Now, you have a car so that will make getting to Keukenhof easier. I have a 'def not a morning person' husband, so getting there early to avoid crowds was not in the cards. BUT...I think we stumbled on an even better idea. We arrived around 1pm-ish (took the bus from Schipol). The parking lot was crazy busy, so we grabbed some fries from a truck in the parking lot, then rented a bike (Rent A Bike Van Dam) and spent a few hours tooling around the bulb fields - it was one of the most glorious things I've done. And I'm not the best on a bike, but it was pretty easy going. We got back to Keu around 3:30-4ish and the parking lot had really cleared out. We had the pavilions inside almost to ourselves (not really, but compared to how some people described them as being elbow to elbow, they weren't very full at all) and the gardens were not crowded. So if you can't get there early morning, go early afternoon, rent a bike then head into the gardens mid afternoon. Maybe we were just lucky that day, but it worked out perfectly, since I hate crowds.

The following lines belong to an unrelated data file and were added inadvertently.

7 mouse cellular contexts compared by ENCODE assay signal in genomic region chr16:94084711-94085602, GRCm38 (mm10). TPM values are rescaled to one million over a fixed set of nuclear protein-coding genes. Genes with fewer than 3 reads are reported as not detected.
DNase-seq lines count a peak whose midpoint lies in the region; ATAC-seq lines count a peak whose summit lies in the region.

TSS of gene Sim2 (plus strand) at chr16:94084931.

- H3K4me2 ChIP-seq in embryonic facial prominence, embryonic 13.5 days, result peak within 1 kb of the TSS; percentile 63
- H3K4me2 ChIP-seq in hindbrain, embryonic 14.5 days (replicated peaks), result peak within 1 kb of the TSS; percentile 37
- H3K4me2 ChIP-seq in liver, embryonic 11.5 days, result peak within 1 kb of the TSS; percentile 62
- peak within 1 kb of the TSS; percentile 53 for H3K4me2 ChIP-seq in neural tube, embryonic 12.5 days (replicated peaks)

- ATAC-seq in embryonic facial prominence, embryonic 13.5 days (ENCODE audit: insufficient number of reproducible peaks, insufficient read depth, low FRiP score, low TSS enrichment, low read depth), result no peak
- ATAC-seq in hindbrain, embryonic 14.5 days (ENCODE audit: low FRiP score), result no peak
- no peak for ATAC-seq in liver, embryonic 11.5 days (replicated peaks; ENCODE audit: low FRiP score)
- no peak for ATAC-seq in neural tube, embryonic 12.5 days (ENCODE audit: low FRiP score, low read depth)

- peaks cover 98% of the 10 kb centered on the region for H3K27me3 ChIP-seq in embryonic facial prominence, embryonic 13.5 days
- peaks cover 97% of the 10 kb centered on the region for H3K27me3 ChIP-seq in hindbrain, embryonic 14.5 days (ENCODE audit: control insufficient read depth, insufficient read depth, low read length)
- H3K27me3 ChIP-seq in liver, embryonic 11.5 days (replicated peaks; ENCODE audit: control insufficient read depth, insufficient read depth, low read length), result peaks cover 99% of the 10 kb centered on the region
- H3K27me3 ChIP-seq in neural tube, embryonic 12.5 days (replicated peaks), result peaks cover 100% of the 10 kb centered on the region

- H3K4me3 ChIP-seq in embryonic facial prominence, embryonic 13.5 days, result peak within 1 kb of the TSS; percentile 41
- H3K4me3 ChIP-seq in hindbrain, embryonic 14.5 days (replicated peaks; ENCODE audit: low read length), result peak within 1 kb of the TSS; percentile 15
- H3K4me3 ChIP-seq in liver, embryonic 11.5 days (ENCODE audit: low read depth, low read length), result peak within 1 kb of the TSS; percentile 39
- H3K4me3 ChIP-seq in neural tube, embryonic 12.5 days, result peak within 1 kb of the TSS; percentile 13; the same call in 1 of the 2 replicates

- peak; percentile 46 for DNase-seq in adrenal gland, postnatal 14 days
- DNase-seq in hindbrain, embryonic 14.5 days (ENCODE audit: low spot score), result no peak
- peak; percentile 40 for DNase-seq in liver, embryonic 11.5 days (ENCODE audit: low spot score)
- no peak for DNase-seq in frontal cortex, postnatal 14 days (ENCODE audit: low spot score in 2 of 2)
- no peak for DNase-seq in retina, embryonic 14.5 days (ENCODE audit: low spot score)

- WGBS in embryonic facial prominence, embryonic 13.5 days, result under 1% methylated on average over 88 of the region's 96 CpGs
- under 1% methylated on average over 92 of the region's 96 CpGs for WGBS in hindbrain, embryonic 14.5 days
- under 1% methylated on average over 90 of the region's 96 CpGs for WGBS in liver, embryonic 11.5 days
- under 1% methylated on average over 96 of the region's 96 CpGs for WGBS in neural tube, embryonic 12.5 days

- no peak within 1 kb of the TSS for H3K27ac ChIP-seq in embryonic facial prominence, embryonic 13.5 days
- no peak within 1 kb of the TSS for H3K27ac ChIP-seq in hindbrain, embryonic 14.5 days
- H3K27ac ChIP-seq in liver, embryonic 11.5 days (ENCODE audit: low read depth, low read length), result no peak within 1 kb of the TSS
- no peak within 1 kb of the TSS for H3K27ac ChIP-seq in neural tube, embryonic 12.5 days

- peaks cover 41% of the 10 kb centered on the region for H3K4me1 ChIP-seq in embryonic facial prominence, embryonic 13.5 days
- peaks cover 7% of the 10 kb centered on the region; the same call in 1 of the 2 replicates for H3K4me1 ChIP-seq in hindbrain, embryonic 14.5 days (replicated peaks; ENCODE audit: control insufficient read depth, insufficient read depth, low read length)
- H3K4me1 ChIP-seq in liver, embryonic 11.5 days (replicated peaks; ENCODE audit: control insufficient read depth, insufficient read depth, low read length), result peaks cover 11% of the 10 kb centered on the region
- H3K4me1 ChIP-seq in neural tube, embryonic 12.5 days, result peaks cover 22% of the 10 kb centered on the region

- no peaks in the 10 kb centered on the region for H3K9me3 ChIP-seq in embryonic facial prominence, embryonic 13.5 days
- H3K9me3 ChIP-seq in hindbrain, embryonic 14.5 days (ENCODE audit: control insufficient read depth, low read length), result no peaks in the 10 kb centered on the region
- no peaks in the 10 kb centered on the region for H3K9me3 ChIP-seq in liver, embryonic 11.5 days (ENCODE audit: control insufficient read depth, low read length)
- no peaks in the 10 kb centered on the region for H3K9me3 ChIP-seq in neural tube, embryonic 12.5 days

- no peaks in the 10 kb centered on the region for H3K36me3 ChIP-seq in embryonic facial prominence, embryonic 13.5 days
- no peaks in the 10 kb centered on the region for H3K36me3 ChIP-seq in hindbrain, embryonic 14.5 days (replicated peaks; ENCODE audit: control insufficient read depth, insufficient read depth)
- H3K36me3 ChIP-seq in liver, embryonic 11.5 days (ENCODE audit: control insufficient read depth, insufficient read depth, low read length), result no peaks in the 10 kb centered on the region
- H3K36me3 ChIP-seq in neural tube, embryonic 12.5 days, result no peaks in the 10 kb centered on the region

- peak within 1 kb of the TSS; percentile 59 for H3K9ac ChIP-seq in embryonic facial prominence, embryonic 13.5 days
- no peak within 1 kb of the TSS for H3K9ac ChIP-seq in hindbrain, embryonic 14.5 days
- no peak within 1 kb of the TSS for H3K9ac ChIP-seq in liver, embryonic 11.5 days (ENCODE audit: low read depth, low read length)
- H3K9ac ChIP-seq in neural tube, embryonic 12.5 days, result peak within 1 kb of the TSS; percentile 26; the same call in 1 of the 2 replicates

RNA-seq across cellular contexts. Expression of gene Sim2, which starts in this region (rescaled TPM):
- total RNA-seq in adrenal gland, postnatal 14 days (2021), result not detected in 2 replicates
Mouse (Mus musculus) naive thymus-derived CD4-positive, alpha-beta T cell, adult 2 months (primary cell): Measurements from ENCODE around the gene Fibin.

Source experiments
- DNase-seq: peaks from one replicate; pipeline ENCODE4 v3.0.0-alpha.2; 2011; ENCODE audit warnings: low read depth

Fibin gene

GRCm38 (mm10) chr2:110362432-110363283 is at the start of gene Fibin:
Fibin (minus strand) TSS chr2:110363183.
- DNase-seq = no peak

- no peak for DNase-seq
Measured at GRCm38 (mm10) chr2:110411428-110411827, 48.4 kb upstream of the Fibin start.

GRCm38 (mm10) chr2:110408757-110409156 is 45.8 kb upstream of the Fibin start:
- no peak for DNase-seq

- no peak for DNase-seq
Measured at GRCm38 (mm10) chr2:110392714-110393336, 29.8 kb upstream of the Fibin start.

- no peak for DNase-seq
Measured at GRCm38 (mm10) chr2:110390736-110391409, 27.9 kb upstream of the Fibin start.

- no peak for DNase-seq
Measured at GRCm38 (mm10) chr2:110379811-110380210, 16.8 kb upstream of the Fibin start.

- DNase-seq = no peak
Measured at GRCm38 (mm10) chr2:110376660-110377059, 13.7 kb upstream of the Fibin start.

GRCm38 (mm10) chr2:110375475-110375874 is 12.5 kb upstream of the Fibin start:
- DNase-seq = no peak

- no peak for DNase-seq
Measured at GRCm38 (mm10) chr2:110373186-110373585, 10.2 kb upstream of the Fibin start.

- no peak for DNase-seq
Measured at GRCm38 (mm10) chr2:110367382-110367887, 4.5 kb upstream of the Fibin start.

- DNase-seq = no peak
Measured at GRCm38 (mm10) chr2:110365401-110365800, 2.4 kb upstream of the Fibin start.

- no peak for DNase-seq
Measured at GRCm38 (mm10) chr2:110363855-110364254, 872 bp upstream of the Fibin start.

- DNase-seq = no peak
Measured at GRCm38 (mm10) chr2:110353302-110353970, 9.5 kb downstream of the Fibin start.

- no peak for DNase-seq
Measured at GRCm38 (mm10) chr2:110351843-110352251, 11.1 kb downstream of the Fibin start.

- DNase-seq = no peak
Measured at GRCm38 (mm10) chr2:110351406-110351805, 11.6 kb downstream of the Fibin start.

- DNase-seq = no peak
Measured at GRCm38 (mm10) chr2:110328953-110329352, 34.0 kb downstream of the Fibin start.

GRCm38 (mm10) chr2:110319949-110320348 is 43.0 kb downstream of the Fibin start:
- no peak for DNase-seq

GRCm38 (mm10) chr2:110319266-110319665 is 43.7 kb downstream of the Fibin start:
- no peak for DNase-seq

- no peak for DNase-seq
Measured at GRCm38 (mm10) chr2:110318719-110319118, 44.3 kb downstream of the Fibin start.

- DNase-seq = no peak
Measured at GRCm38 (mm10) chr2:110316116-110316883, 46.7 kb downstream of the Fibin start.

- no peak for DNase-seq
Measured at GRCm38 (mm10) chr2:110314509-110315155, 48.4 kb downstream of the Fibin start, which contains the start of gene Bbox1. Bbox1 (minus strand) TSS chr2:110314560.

Posted by Jane
Sapulpa, OK, USA
1845 posts

In Haarlem, the Franz Hals Museum and Teyler's Museum.

Posted by Mona OP
Formerly Santa Barbara, now NorCal
1456 posts

Thank you all so much for your valuable insights. We'll map them out and use your admission times and tips too. We are looking forward to using the host's bikes for some fun leasure rides too. We rented bikes in Leiden once and biked to the sea through the paths in the dunes. I like the idea of biking in the tulip fields too if it's not too crowded.